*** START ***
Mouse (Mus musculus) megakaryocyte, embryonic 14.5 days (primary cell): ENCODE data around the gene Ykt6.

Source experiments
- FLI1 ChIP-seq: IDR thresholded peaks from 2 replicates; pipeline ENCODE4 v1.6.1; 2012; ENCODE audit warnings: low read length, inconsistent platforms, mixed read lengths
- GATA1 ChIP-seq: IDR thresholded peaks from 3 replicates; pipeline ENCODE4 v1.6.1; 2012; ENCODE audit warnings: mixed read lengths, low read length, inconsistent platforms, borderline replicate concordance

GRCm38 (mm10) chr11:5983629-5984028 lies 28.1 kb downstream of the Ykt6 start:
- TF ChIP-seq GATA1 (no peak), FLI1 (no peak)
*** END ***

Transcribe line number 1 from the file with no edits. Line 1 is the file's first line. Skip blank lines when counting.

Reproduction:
Mouse (Mus musculus) megakaryocyte, embryonic 14.5 days (primary cell): ENCODE data around the gene Ykt6.